Current and static electricity

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  • 1. 5 Current and Static ElectricityUNIT 1 CURRENT AND STATIC ELECTRICITY Structure 1.1 Introduction Objectives 1.2 DC Circuit and Steady Current and Voltage 1.3 Basic Definitions Related to Circuit Analysis 1.4 Ohms Law and its Limitations 1.5 Resistance 1.5.1 Classification of Substances 1.5.2 Resistance Law 1.5.3 Effect of Temperature on Resistance 1.5.4 Temperature Coefficient of Resistance 1.5.5 Resistance in Series 1.5.6 Resistance in Parallel 1.5.7 Classification of Resistors 1.6 Kirchhoffs Laws 1.6.1 Kirchhoffs Voltage Law 1.6.2 Kirchhoffs Current Law 1.6.3 Application of Kirchhoffs Laws 1.7 Source Transformations 1.8 Heating Effect of Electric Current 1.9 Summary 1.10 Answers to SAQs 1.1 INTRODUCTION The development of electricity and its application has a great history. In 600 BC, Thales, a Greek Mathematician, philosopher could produce a feel of electricity. He found that when amber is rubbed against wool or fur it gets electrified and attracts small particles of straw and produces spark. Static positive and negative charges can be created by rubbing amber with a piece of wool or fur. Some of the valence electrons from the one material become free electrons and are transferred to another material. The charges on the amber and the wool tend to remain stationary, thus the name static electricity. The names like electricity, electrons and electronics originated from the word elektron which is the Greek word of amber. Above was the first experiment in the field of static electricity. After a long time in 1785, Coulomb, in France, first established the mathematical relation for such experiment. He defined the charge and force between two charges. In 1800, Galvani and Volta produced the electricity by chemical means. They made the first DC source known as battery. In 1825-26, Ohm established the relation between voltage and current which became the basis for Kirchhoffs Voltage and Current law in 1845. Most of the useful application of static electricity do not rely on static discharge which ionize the air and occurs when the electric force field between a positive charge and a negative charge becomes too strong. Rather they make use of the force of attraction between unlike charges or the force of repulsion between like charges. These forces are used to move charged particles to desired location.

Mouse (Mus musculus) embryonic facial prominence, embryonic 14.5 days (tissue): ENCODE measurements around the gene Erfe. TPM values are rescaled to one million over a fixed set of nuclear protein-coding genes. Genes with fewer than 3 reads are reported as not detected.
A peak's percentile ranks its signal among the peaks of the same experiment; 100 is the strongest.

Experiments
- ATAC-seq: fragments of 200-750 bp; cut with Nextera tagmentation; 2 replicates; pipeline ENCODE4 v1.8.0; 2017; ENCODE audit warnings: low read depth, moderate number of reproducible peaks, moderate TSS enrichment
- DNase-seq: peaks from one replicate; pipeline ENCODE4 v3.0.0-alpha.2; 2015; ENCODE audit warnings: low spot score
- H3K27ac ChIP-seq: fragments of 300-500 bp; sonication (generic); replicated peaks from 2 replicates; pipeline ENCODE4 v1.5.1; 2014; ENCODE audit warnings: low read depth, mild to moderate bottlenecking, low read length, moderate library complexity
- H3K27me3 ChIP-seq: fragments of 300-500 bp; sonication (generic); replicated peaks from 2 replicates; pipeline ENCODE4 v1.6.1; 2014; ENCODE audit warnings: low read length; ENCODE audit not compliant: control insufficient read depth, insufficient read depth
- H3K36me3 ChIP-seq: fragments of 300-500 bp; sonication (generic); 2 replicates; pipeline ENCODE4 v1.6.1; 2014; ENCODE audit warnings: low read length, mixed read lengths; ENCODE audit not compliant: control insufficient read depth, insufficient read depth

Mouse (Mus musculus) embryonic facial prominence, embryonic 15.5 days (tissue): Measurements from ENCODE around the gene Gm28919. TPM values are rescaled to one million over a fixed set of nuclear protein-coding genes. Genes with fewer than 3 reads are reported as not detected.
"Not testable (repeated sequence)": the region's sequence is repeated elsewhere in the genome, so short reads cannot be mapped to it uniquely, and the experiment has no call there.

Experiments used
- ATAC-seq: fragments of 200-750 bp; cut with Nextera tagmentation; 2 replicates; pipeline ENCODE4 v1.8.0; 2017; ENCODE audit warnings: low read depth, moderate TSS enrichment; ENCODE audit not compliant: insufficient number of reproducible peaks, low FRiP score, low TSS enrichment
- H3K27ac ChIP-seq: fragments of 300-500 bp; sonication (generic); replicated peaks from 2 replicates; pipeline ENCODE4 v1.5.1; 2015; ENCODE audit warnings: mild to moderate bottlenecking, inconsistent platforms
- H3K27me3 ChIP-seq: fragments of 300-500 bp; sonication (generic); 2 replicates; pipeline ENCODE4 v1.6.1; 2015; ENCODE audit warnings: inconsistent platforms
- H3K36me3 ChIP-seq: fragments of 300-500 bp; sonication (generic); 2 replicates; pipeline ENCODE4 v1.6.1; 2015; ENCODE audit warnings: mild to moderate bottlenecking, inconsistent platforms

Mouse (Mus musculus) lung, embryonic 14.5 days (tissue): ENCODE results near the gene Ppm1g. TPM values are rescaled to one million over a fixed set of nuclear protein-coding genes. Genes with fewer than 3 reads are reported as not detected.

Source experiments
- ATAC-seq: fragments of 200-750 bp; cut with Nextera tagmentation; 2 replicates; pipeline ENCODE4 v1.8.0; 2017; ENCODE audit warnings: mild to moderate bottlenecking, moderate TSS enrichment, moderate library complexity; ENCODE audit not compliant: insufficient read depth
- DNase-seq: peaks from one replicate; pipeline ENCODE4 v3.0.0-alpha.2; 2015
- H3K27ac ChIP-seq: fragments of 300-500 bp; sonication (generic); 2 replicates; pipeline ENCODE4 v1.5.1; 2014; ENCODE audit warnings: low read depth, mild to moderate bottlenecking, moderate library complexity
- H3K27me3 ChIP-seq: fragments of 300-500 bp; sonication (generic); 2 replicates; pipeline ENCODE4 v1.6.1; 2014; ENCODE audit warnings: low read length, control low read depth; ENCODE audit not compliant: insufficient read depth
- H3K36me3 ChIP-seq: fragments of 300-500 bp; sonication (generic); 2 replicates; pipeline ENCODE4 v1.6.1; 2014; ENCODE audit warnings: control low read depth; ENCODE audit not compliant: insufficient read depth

2. 6 In this unit, we will learn basic definitions of the terms which are related to electricity, such as voltage, current, power and energy. Circuit element resistance will be discussed in detail. Electricity The relationship between current (I), voltage (V) and resistance (R) was discovered by a German scientist named Georg Ohm. In this honor this relationship is named Ohms law. Here, in this unit, we will discuss Ohms law with its limitations and two basic laws of the behaviour of current and voltage, which are known as Kirchhoffs Laws. These laws enable scientists to understand and, therefore, evaluate the behaviour of electrical networks. How to convert a voltage source into a current source and vice-versa will also be discussed under source transformation technique. Objectives After studying this unit, you should be able to explain the concept of DC circuit and steady voltage, current, power and energy, define Ohms law and its limitations, explain the resistance law and its dependency on temperature, find the equivalent resistance for parallel and series circuits, write the voltage and current equations using Kirchhoffs voltage and current laws, understand source transformation technique, and calculate the power loss and energy dissipated in electric circuit. 1.2 DC CIRCUIT AND STEADY CURRENT AND VOLTAGE Figure 1.1 shows a simple DC circuit which consists of DC source and passive element like resistance. Different types of DC sources are cell, battery, DC generator etc. In DC Analysis voltage and current remain constant with respect to time, while alternating current (or AC voltage) changes direction and magnitude with respect to time. Voltage and current waveforms for given simple DC circuit are shown in Figures 1.2(a) and (b). RV I Figure 1.1 : Simple DC Circuit V 0 t I 0 t V R (a) (b) Figure 1.2 : Waveforms (a) Direct Voltage; and (b) Direct Current 3. 7 Current and Static Electricity1.3 BASIC DEFINITIONS RELATED TO CIRCUIT ANALYSIS In general, we will use uppercase letters V, I, P to indicate constant voltage, current and power respectively and lower case letters v, i, p to indicate instantaneous values of time varying signals. Let us know about some basic definition such as voltage, current, power and energy which are commonly used in electrical. Voltage (or Potential) Voltage is the electric pressure that causes current to flow. Voltage is also known as electromotive force (e.m.f.), or potential difference. All these terms refer to the same thing, that is, the force that sets charges in motion. Potential difference is actually a potential energy difference that exists between two points. An electric charge possesses potential energy (energy at rest). Potential energy is capable of doing work when we provide the right conditions to convert it from its stored form into another form (potential to kinetic energy). Voltage is the work done for moving unit positive charge from one point to another in electric field. Energy ( ) Voltage ( ) Charge ( ) W V Q = Potential difference can also be defined as the work done for bringing a unit positive charge from infinity to any point in electric field. Instantaneous value of voltage can be given as joules/coulombor volts. dw v dq = Current Electric current is the moment of charged particles in a specified direction. The charged particle is often referred to as a current carrier. In a solid, such as copper wire the charged particle (current carrier) is the electron. However, in both liquids and gases, the ions are free to move about and become current carriers. In semiconductors, the charge is carried by electron and holes, the holes behaving like positive charges. In conducting materials, a large number of free electrons are available which move from one atom to other at random when a potential difference is applied between two points of the conducting material and the current starts flowing. In electricity the amount of current is specified in terms of the charge and time required to move the charge past a given point. The amount of electric current is, therefore, specified in Coulombs per second (ampere). When we think about current, keep two points in mind. First, the effect of current is almost instantaneous. Current in a wire travels at nearly the speed of light, i.e. 186,000 miles per second (3 108 meters per second). Second an individual electron moves much more slowly. It may take minutes for an electron to travel a few feet in the wire. The rate of flow of charges through any cross-section of conductor is called a current and is denoted as i. Amperes dq i dt = where i is the instantaneous value of the current (value at any particular instant). 4. 8 Hence one ampere is the current, which flows when a charge of one coulomb moves across the cross-section of a conductor in one second. Electricity The steady current I is given as Amperes Q I t = where Q is the uniform flow of the charges through the cross-section of the conductor in time t. Otherwise CoulombsQ i dt= The term static electricity comes into the picture when flow of electron is steady or the flow of electron is at constant drift velocity. Static electricity includes the study of current, potential and power related to DC circuits. Electrical Power Power is defined as the rate of doing work and it is expressed in Joules per second Joules/second W P t = When one coulomb of electrical charge moves through a potential difference of one volt in one second the work done is one Joule/sec and in electrical engineering it is expressed as Watt. So, power supplied WattsP V I= By Ohms law ( ) WattsP I R I= 2 WattsI R= or, 2 Watts V V P V R R = = For AC circuit or circuits with unidirectional source, electrical power is expressed as WaP v i tt= 2 i R= where, p, v, i all stands for instantaneous values. Energy Electrical energy is the total amount of work done and it is expressed in Joules or in Watt-Second in electrical engineering. In DC circuit, energy is dissipated in the form of heat in resistor for a time t seconds and is given by Watt-sec.W P t= V I t= 2 Watt-sec.W I Rt= or 2 Watt-sec. V W t R = For AC circuits, energy can be expressed as 5. 9 Current and Static Electricity c.Watt-seW pd t= Watt-sec.W v id t= where, p, v, i are instantaneous values. Energy expressed in terms of Kilo-Watt-hour (kWh) or units, sine Watt-sec. is a small unit, 1 unit of energy = 1 kWh Electrical energy supplied to the consumer is charged by Power Distribution Companies in terms of Standard Energy Units known as Kilo-Watt-Hours. 1.4 OHMS LAW AND ITS LIMITATIONS Ohms law is a central concept to most electrical engineering theories. In 1825-26, Ohm gave the relation between electric current and potential. This relation is known as Ohms law. According to Ohms law potential difference across a conductor is directly proportional to the current flowing through the conductor, the temperature of the conductor remains constant. i.e. V I V RI= where R is the constant of proportionality is known as resistance, V R I = (resistance in ohms) Electrical resistance is the hindrance to the flow of electrons in a given material. V and I represent constant value of current and voltage. Above relation is shown in the form of resistance curve in Figure 1.3, which is linear in nature. (a) Resistance Curve for Ohms Law (b) Circuit Represents Ohms Law Figure 1.3 Ohms law can also be applied to AC circuits volv Ri= ts where v and i are instantaneous values of voltage and current respectively. Limitations of Ohms Law (a) Ohms law is valid only if the physical conditions like temperature, pressure remain constant. 6. 10 (b) Ohms law is not applicable to non-metallic conductors. For example, for silicon carbide, the relationship is given by , where k and n are constants. This relation is not linear. n V k I= Electricity (c) Since the resistance also depends on the length and area of cross section of conductor, so for the application of Ohms law the dimensions of conductor should remain constant. Example 1.1 A lamp load of 1000 resistance is connected across the DC supply of 25 V. What is power absorbed in lamp and what amount of heat will be released in 10 sec. Solution The current taken by the lamp load 25 0.025 Amp 100 I = = 25 m Amp= Power loss 2 I R= 2 (0.025) 1000= 3 625 10 Watts = 625 mW= Heat released or energy consumed in 10 sec. 2 W I Rt= Pt= 3 625 10 10 = 2 625 10 = 6.25 joules= . SAQ 1 An electric iron operates from a 230 volt outlet and draws 8 amperes of current. At Rs. 4/ kWh, how much does it cost to operate the iron for 2 hours? 1.5 RESISTANCE It is the property of any substance due to which it opposes the flow of current through it. It has the same role in electric circuit as that of friction in mechanical system. This opposition is basically due to the molecular structure of the substance. When electrons flow through any substance then they collide with the other molecules or atoms of the substance. In each collision, some energy is dissipated in the form of heat. So we can say due to resistance some energy is wasted in the form of heat (which is given by I2 Rt). The resistance is defined as the ratio of voltage and current in any circuit and its unit is ohm (). ohm ( ) V R I = 7. 11 Current and Static Electricity Reciprocal of resistance is known as the conductance (G) and its unit is mho (). 1 mho I G R V = = . 1.5.1 Classification of Substances On the basis of their resistance, substances may be classified as good conductor, semiconductor and bad conductor. Good Conductor Materials with low resistance and high conductance are known as the good conductors of electricity. Example Metals (like copper, aluminum, silver etc.), acids and electrolytes. Semiconductor Materials which are bad conductors at low temperature and good conductors at high temperature are classified as the semiconductors. Such materials are partially conducting, but also has properties of an insulator. The amount of current conduction that can be supported can be varied by doping the material with appropriate materials, which results in the increased presence of free electrons for current flow. They have medium resistance (between good and bad conductors) at room temperature. Example Germanium, Silicon, GaAs. Bad Conductors Materials which offer very high resistance to flow of electricity are known as the bad conductors of electricity. They are normally used as the insulator in electrical machines. Example Mica, Glass, Paper, Rubber, Wood, Bakelite etc. 1.5.2 Resistance Law Resistance of any material is directly proportional to the length of material and inversely proportional to its area of cross-section. i.e. R l 1 R A l R A or l R A = where l = length in metre, A = area of cross section in metre2 , and resistivity of material (specific resistance).= It is defined as the resistance between the opposite faces of a metre cube of any material. A R l = 2 metre = ohm metre = Ohm-metre 8. 12 Reciprocal of resistivity is known as conductivity or the specific conductance. It is denoted by and its unit is /metre. Electricity 1 = . mho/metr l G A = e 1.5.3 Effect of Temperature on Resistance In ideal conditions, resistance is the constant element of the circuit. But as the current flows, heat is produced, and temperature is increased. With increase in temperature following effects are observed : (a) Resistance of the metal conductors increases with increase in temperature. The Resistance-temperature graph is a straight line and shown in Figure 1.4. Figure 1.4 : Resistance-Temperature Curve for Metals (b) Resistance of alloy also increases with increase in temperature. But this increment is relatively slow and irregular. (c) Resistance of semiconductors decreases with increase in temperature. At very low temperature, they acts like insulators but at high temperature they show the property of conductors. (d) Resistance of electrolytes and insulators (bad conductors) decreases with increase in temperature. 1.5.4 Temperature Coefficient of Resistance Let R0 is resistance at any initial temperature t0 and Rt is the resistance at higher temperature t. Then increment in resistance (Rt R0) is directly proportional to initial value of resistance R0 and increment in temperature (t t0). i.e. 0 0 0 0( )tR R R t t = where 0 is the temperature coefficient of resistance referred to temperature t0 0 0 0 0( ) tR R R t t = If initial temperature t0 = 0o C then 0 0 tR R R t = . Unit of temperature coefficient is per o C. Resistance at any temperature is defined as 0 (1 )tR R t= + (here t0 = 0o C) 9. 13 Current and Static Electricity The value of temperature coefficient of resistance () is not constant. Its value depends upon the initial temperature on which the increment of resistance is based. If the value of at t1 o C is 1 then its value at t2 o C will be 2 2 1 1 1 1 ( )t t = + The temperature coefficient of resistance is positive for metals and alloys. is negative for semiconductors, electrolytes and insulators. Example 1.2 A platinum coil has a resistance of 3.146 at 40o C and 3.767 at 100o C. Find the resistance at 0o C and the temperature-coefficient of resistance at 40o C. Solution 0 0 0 0( )tR R R t= + t 0 Take t0 = initial temperature = 0o . 0 0tR R t= + R 0 0(1 )R t= + 100 0 0(1 100 )R R= + at t = 100o C . . . (i) and 40 0 0(1 40 )R R= + at t = 40o C . . . (ii) From Eqs. (i) and (ii) o0 0 0 1 1003.767 0.00379 per C 3.146 1 40 + = = + From Eq. (i) 03.767 (1 100 0.00379)R= + 0 2.732,R = o 40 2 1 0 1 1 1 per C 1 1 304( ) (40 0) 0.00379 t t = = = + + 1.5.5 Resistance in Series The equivalent resistance of series combination of resistances is the summation of all resistances connected in series. eq 1 2 3R R R R= + + R1 R3 I V V2V1 V3 R2 Figure 1.5 : Resistances in Series In series circuit, current remains same through all the resistances while the voltage is divided in all resistances. 1 2V V V V= + + 3 31 2IR IR IR= + + 10. 14 Electricity q1 2 3 e( )I R R R I R= + + = Voltage Division Rule Since in series circuit, shown in Figure 1.5, current is given by equation eq V I R = then 1 1 1 . eq R V IR V R = = 2 2 2 . eq R V IR V R = = 3 3 3 . eq R V IR V R = = 1.5.6 Resistance in Parallel Figure 1.6 shows the resistance connected is parallel. I V R1 R3 R2 I1 I3 I2 Figure 1.6 : Parallel Resistors In parallel circuits, current is divided while the voltage remains same across all parallel branches. eq 1 2 3 1 1 1 1 R R R R = + + 2 3 1 3 1 2 1 2 3 R R R R R R R R R + + = 1 2 3 eq 1 2 2 3 3 1 R R R R R R R R R R = + + It is better to represent the circuit in conductance form. i.e. eq 1 2 3G G G G= + + Current Division Rule Current, 1 1 V I R = But, . eqV I R= eq 2 3 1 1 1 2 2 3 3 . . R R R I I I 1R R R R R R R = = + + Similarly 1 3 2 1 2 2 3 3 1 . R R I I R R R R R R = + 11. 15 Current and Static ElectricityAnd, 1 2 3 1 2 2 3 3 1 . R R I I R R R R R R = + + Voltage and Current Division Rules for Combination of Two Resistances Voltage Division Rule 1 2 1 2 1 2 1 2 . , . R R V V V V R R R = = + + R I V R1 R2 V2V1 Figure 1.7 : Series Resistances Current Division Rule 2 1 1 2 1 2 1 2 . , . R R I I I I R R R = = + + R R1 R2 I V I1 I2 Figure 1.8 : Parallel Resistances 1.5.7 Classification of Resistors On the basis of construction : (a) Carbon composition resistor (b) Wire-wound resistor on ceramic or plastic forms (example : rheostat) (c) Deposit carbon resistor (d) Metal film resistor (e) Printed, painted or earthed circuit resistance On the Basis of Value Fixed Resistors Their values remain constant. Fixed resistors are commonly made of carbon composition. R Figure 1.9 : Fixed Resistor Tapped Resistors There are tapping on the resistor so that any desired value can be achieved. 12. 16 Electricity Figure 1.10 : Tapped Resistor Variable Resistor If the value of resistor can be changed with the help of movable contact then it is known as the variable resistor (like rheostat). Figure 1.11 : Variable Resistor Example 1.3 Find the equivalent resistance for the circuit shown below. Figure for Example 1.3 Solutions After adding the series resistances, the circuit becomes : 5 4 6 15seR = + + = Now solve the parallel branch parallel 2 || 2R = 2 2 1 2 2 = = + eq se parallelR R R= + = 15 + 1 = 16 . Example 1.4 13. 17 Current and Static Electricity Find the current through each element of the given network and also find potential difference across 15 resistor. 15 5 100V 10 10 Figure for Example 1.4 Solution The circuit can be reduced in the following form : Total current i in the circuit is obtained by 100 100 4.76 Amp 5 10 6 21 V i R = = = = + + So the current through 5 and 10 resistor will be i = 4.76 Amp. Now, current through 10 resistor in parallel branch is determined by current division rule : 2 1 1 2 r i i r r = + 15 4.76 2.85 Amp 10 15 = = + Similarly, current through 15 resistor is 2 1 2 10 i i r r = + 10 4.76 1.9 Amp 10 15 = = + Potential difference across 15 resistor will be 2 15V i= 1.9 15 28.5 volts= = Example 1.5 14. 18 Find the equivalent resistance of network across the source terminals and determine the current drawn from the source. Electricity 4100V 6 2 2 24 Figure for Example 1.5 Solution After solving both the parallel branches, we get eq 4 0.67 2.9 7.067R = + + = The current drawn from the source eq 100 14.16 Amp 7.067 V I R = = = . SAQ 2 (a) A tungsten filament has a temperature of 2,050o C and a resistance of 500 when taking normal working current, calculate the resistance of the filament when it has a temperature of 25o C. Temperature coefficient at 0o C is 0.005/o C. (b) Find equivalent resistance for the following passive network. Figure for SAQ 2(b) 1.6 KIRCHHOFFS LAWS 15. 19 Current and Static Electricity In 1845, Kirchhoff, at the age of 23, published his paper regarding two basic law for solving the electrical circuits. These laws became basis for the development of the network analysis or circuit theory. 1.6.1 Kirchhoffs Voltage Law (KVL) This law is based on the law of conservation of energy. According to this, electrical energy supplied to any circuit (closed loop) is equal to the energy consumed by its passive elements. Since this law relates the voltage in a closed circuit of an electrical network it is known as Kirchhoffs Voltage Law (KVL) or Kirchhoffs Mesh Law. Kirchhoffs voltage law states that in a closed electric circuit the algebraic sum of emfs and voltage drops is zero. By convention, the emfs or voltage rises are taken to be positive and voltage drops are taken to be negative. I1 R1 R2 V1 V2 E2E1 A B C D Figure 1.12 : Closed Loop In the closed circuit ABCDA, shown in Figure 1.12, applying Kirchhoffs voltage law, we have 1 1 2 2 0E V V E = 1 1 2 2 0E IR IR E = 1 2 1 2E E IR IR = + Sum of voltage rises = Sum of voltage drop or Energy supplied = Energy consumed. 1.6.2 Kirchhoffs Current Law (KCL) Kirchhoffs current law states that algebraic sum of all the current meeting at a point or junction is zero. Since this law relates the current flowing through the circuit, it is known as Kirchhoffs Current Law (KCL). In Figure 1.13, applying KCL to the junction, we have 1 3 4 2 5 0I I I I I+ + = or, 1 3 4 2I I I I I+ + = + 5 I5 I4 I3 I2 I1 O Figure 1.13 : KCL at Junction Current entering the junction = Current leaving the junction 1.6.3 Application of Kirchhoffs Laws Application of Kirchhoffs Voltage Law 16. 20 Kirchhoffs voltage law is used to determine the value of current in the multi loop circuit. For this purpose, Maxwells loop method is used as explained by an example given below. Electricity Figure 1.14 shows the circuit having two loops and one voltage source in first loop. I1 R4 I2 V R1 R3 R2 Figure 1.14 : Maxwells Loop Method Assume, two loop currents flowing in the directions shown in Figure 1.14. Now we can write the KVL equations for each loop. KVL Equation for First Loop Voltage rise = Voltage drops 1 1 2 1 2( )V R I R I I= + 1 2 1 2( ) 2R R I R I= + . . . (i) KVL Equation in Second Loop 2 2 1 3 2 4 20 ( )R I I R I R I= + + 2 1 2 3 4 2( )R I R R R I= + + + . . . (ii) After solving equations, we can find two loop currents I1 and I2. Voltage division rule is also one of the applications of KVL. Application of Kirchhoffs Current Law Kirchhoffs current law is used to determine the voltages at different nodes or junctions of the circuit. For this purpose, Maxwells node method is used. This method is being explained with the help of an example given below. Again consider the same circuit of Figure 1.14. For Applying Maxwells Node Method Assume voltage V1 at node as shown in Figure 1.15 and one reference node with zero voltage. I1 R4 Reference Node (Voltage = 0) I3 V R1 R3V1 I2 R2 Figure 1.15 : Maxwells Node Method Assume three currents I1, I2 and I3 leaving the node V1, then apply KCL : Algebraic of currents at any node is zero. 17. 21 Current and Static Electricity 1 2 3 0I I I+ + = 1 1 1 1 2 3 4 0 V V V V R R R R + + = + 1 1 2 3 4 1 1 1 V V 1R R R R R + + = + From this equation node, voltage V1 can be obtained and then current passing through different elements can be determined. For example, current through R1 is 1 1 1 V V I R = If value of I1 comes negative, this means actual direction of current I1 will be opposite to the assumed direction as shown in Figure 1.15. Current division rule is also one of the applications of KCL. Example 1.6 Find currents I1 and I2 in the given circuits by applying KVL. Figure for Example 1.6 Solution We apply KVL for first loop : 1 110 1 1 ( )I I I= + 2 2110 2I I= . . . (i) KVL for second loop : 2 1 21 ( ) 4 0I I I + = 2 15 0I I = . . . (ii) 1 2 0.2 5 I I = = 1I 1I . . . (iii) Put the value of I2 in Eq. (i) 1 110 2 0.2 1.8I I= = 1 5.55 AmpI = From Eq. (iii), .2 1.11 AmpI = Example 1.7 Find the node voltage V and then current passing through each element by using KCL. 18. 22 Electricity Figure for Example 1.7 Solution Apply KCL at the node whose voltage is V. Algebraic summation of all the current meeting at node is zero. 10 0 1 1 4 V V V + + = 1 1 1 10 4 V + + = 2.25 V = 10 V = 4.44 volt. Now we have to find current through each element. 10 10 4.44 5.56 Amp 1 V I = = = 1 4.44 Amp 1 V I = = 2 1.11 Amp 4 V I = = . SAQ 3 (a) In the given DC circuit, determine the currents I1 and I2 by using KVL. Figure for SAQ 3(a) (b) In the following circuit, find the node voltage V and then determine the current passing through each element (use KCL). 19. 23 Current and Static Electricity Figure for SAQ 3(b) (c) Find the current passing through 2 resistor by using Maxwell loop method. 10V 5 25V 5 2 1 Figure for SAQ 3(c) (d) Find the current passing through 1 resistor by using KVL (by Maxwell loop method) Figure for SAQ 3(d) (e) Solve the above problem (SAQ 3(d)) by using KCL (apply node method). 1.7 SOURCE TRANSFORMATIONS The voltage and current sources are mutually transferrable. Any practical voltage source (or simply, a voltage source) consists of an ideal voltage source in series with an internal resistance (for ideal source, this impedance is being zero and the output becomes independent of the load current). Any practical current source is demonstrated by ideal current source in parallel with their internal resistance. Let Figures 1.16(a) and (b) demonstrates their equivalence. (a) A Practical Voltage Source (b) A Practical Current Source Figure 1.16 Assume some load resistance rL connected at terminal a-b of both voltage and current source. aL a L V I r r = + b b L b L r I I r r = + 20. 24 Two sources to become identical they should deliver same current to loadElectricity b a L b L rV I r r r r = + + However, for the current source, the terminal voltage at a-b would be I rb, a-b being open i.e. bV I r= Now, we finally get a L br r r rL+ = + i.e. a br r= So, for any practical voltage source, if ideal voltage be V and internal resistance be ra, the voltage source can be replaced by a current source I with the internal resistance in parallel to the current source. Example 1.8 Convert the following current source to equivalent voltage source. Figure for Example 1.8 Solution For equivalent voltage source V is given by V I r= 10 10A= 100 V= Series resistance for voltage source will be same as parallel resistance in case of current source (that is 10 as given). So, equivalent voltage source is Figure 1.8 HEATING EFFECT OF ELECTRIC CURRENT We know that the resistance opposes the flow of current in a conducting material. This is due to atomic structure of the material. When current flows in a conductor (flow of free electrons) then electrons collide with the immobile charges of the material. In each collision, kinetic energy of electron is converted into heat energy. This is the heating effect of electric current. Material which has the minimum value of resistance show the minimum heating effect. Power dissipated in the resistor = I 2 R watts 21. 25 Current and Static Electricity Energy dissipated in the form of heat = power time = I 2 Rt Joules. This is the expression for total heat developed in resistor of R in time t sec and this is directly proportional to square of current I flows in the conductor. Example 1.9 Find total power lost in the circuit. Also find the energy dissipated in 5 sec. Figure for Example 1.9 Solution The given circuit can be redrawn as : Current I is given by 250 10 Amp 25 I = = So, power loss = I 2 R = (10) 2 25 = 2500 watts Energy dissipated = I 2 Rt = 2500 5 = 12500 joules = 12.5 k joules. SAQ 4 Find the power loss in 10 resistor and also find energy dissipated in 10 seconds. Figure for SAQ 4 22. 26 Electricity 1.9 SUMMARY In this unit, we have discussed basic terms related to electricity like current, emf, power, energy etc. Concept of three basic laws of electrical engineering Ohms law, Kirchhoffs Voltage Law and Kirchhoffs Current Law with their applications have also been discussed. This unit provides the platform to understand the concept of complicated electrical problems which will be discussed in Unit 2. Effect of temperature on resistance and the heating effect of electric current have also been presented here. Solved examples along with SAQs related to each topic have been given for better understanding. 1.10 ANSWERS TO SAQs SAQ 1 Given V = 230 V I = 8 Amp t = 2 h Rate = Rs. 4 per kWh (Rs. 4 for one unit) Cost = ? W = Pt, P = V I P = 8 Amp 230 V = 1840 Watt Energy consumed, W = 1840 Watt 2 h = 3,680 Wh = 3.68 kWh Cost = Rs. 4 per kWh 3.68 kWh = Rs. 14.72 The cost is Rs. 14.72. SAQ 2 (a) 0 0tR R t= + R At t = temperature = 2050o C Rt = 500 500 = R0 (1 + 2050 ) . . . (i) at t = 25o C Rt = R0 (1 + 25 ) . . . (ii) Now, dividing Eqs. (ii) by (i) 1 25 500 1 2050 tR + = + But = 0.005 per o C 23. 27 Current and Static Electricity 1 25 0.005 500 50 1 2050 0.005 tR + = = + 50tR = (b) Figure for Answers to SAQ 2(b) Req in the parallel combination of 2 and 15 resistors. eq 2 15 30 2 15 17 R = = + . SAQ 3 (a) Figure for Answers to SAQ 3(a) By Maxwell loop method Apply KVL for loop 1 : 1 15 3 (I I I= + 2 ) 2 2 or, . . . (i)1 25 4 3I I= KVL for loop 2 : 2 1 20 3 ( ) 2 4I I I I= + + 1 20 3 9I I= + . . . (ii) 1 3I I= . . . (iii) Put Eq. (iii) in Eq. (i) to find value of I2 2 25 4 (3 ) 3I I= 2 212 3I I= 29I= So, 2 5 Amp 0.555 Amp 9 I = = From Eq. (iii) 1 5 5 3 A 9 3 I = = mp or, 1 1.667 AmpI = 24. 28 (b)Electricity Figure for Answers to SAQ 3(b) KCL at node : 5 0 1 1 6 V V V + + = 1 1 1 5 6 V + + = V = 3.33 volt (c) Figure for Answers to SAQ 3(c) For loop 1 1 1 1 2 125 5 2 5( ) 25 12 5I I I I I 2I= + + = . . . (i) For loop 2 2 2 1 110 5( ) 10 5 6I I I I 2I = + = + . . . (ii) Solving Eqs. (i) and (ii) 2 25 5 10 6 2.128 Amp 12 5 5 6 I = = (d) Assume loop currents I1, I2, I3 as shown in figure. Figure for Answers to SAQ 3(d) Here current passing through 1 is I1 KVL equations : Loop 1 : 1 215 6( )I I I1= + + . . . (i) Loop 2 : 1 2 2 315 6( ) 10 6( )I I I I= + + + . . . (ii) Loop 3 : 3 25 6( ) 2I I I3 = + . . . (iii) 25. 29 Current and Static Electricity After solving Eqs. (i), (ii) and (iii), we get I1 = 6.364 Amp (current passing through 1 resistor). (e) (a) (b) Apply source transformation Now, network after assuming node voltages V1, V2, V3 Here we have to use super node analysis V2 and V3 from the super node. Apply KCL at node 1 : 1 1 2 5 3 3 V V V + = 1 2 1 2 1 1 1 5 2 1 3 3 3 V V V V + = = 5 . . . (i) KCL at node 2 and 3 (super node) 3 32 1 2 5 0 3 1 6 2 V VV V V + + + = 1 2 30.333 1.333 0.666 2.5V V V + + = . . . (ii) And the voltage source is equal to V2 V3 V2 V3 = 10 V V3 = V2 10 . . . (iii) After solving Eqs. (i), (ii) and (iii), we get V1 = 10.682 V V2 = 6.3648 V V3 = 3.635 V Current through 1 , 2 6.3648 Amp 1 V I = = SAQ 4 Figure for Answers to SAQ 4 26. 30 Electricity We have to find I2 for power dissipation in 10 . Calculation for I : eq 5 10 50 25 5 5 (5 10) 15 3 R = + = + = + eq 100 12 AmpI R = = By current division rule : 2 5 1 12 4 Amp 5 10 3 I I= = = + Power loss in 10 resistor : 2 2 2 10 4 10 160 WattP I= = = Energy dissipated : .2 160 10 1600 JouleW I Rt= = =